Contact with an older form of Yiddish, got me back to thinking about the origins of the language and its relations to other members of the Germanic family. I remembered an observation of Professor Robert Austerlitz that although Yiddish was quite different from German, it was typologically very much a Germanic language. Perhaps, I thought, its origin lay not in a German dialect but in another Germanic language. I starting looking at other Germanic languages with which the early Ashkenazim could have come into contact in Europe. The first possibility I looked at was Old Scandinavian which was spoken by Varangian settlers in Ukraine between about 800 and 1000. The match was not particularly good and I turned to the East Germanic languages, known through Gothic, that were spoken in eastern Europe between about 1 CE and 700. Gothic proved to be a surprisingly good typological match with Yiddish and I eventually concluded that the earliest Yiddish took a Gothic form.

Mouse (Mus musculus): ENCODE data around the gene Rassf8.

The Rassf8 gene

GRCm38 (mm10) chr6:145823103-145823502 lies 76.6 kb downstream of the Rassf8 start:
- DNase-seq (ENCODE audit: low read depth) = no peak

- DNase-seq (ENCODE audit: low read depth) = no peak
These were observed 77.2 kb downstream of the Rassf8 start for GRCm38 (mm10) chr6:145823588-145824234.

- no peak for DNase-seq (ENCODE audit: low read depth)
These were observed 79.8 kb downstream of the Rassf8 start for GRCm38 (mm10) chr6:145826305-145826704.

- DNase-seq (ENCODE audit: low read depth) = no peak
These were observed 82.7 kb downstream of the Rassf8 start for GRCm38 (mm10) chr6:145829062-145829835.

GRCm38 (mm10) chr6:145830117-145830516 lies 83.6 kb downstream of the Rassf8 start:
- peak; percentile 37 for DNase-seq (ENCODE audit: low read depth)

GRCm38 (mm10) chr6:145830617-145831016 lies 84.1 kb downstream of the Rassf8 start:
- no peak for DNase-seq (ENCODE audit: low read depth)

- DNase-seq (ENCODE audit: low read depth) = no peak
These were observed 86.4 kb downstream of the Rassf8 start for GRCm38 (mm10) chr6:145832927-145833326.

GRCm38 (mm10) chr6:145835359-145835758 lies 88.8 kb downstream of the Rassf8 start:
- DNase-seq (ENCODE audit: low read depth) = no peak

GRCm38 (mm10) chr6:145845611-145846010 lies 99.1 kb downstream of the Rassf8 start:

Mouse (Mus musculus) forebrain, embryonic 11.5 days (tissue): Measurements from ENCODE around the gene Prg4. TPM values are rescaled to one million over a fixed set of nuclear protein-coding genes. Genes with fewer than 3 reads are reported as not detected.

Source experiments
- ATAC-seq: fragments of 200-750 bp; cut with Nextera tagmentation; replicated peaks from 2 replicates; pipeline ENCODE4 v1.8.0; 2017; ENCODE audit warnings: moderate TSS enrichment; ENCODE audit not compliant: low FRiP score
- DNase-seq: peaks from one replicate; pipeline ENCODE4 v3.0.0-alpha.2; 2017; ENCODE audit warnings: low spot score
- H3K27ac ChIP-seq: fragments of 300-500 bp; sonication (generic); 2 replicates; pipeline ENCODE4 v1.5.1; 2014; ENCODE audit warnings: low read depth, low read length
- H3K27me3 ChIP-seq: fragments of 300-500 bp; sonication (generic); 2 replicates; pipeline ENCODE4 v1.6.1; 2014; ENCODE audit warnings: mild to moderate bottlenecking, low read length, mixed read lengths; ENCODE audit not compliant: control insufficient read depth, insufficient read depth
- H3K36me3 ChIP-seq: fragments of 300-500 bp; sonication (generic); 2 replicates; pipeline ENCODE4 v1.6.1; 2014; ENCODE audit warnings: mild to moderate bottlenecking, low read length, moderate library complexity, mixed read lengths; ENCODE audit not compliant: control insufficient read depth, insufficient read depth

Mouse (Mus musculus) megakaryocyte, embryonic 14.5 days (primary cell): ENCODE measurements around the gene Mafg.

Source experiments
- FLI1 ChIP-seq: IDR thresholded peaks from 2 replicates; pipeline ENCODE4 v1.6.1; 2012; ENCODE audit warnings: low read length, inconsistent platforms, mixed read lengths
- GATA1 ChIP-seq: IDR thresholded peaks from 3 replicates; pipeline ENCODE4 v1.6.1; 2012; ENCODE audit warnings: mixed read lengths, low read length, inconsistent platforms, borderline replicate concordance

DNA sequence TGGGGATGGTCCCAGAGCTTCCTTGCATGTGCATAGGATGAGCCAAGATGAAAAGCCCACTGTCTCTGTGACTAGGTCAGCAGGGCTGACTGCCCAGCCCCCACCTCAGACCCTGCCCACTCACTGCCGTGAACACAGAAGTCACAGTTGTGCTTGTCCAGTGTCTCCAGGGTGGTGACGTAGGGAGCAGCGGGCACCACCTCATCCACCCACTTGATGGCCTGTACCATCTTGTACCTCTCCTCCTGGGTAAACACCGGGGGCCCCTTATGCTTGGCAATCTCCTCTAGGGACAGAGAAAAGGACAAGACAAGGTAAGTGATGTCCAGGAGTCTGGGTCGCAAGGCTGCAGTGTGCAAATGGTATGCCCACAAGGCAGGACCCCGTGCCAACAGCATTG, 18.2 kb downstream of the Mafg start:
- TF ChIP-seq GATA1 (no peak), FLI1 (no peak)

Here‘s his post on “The Gothic Background of Yiddish.” I don’t know nearly enough to begin to evaluate this proposal, but as far as I know, the standard history of Yiddish puts its origin on the other side of the German-speaking world, in the Rhine region. Does anybody have any informed thoughts about this? (Thanks for the link, rootlesscosmo!)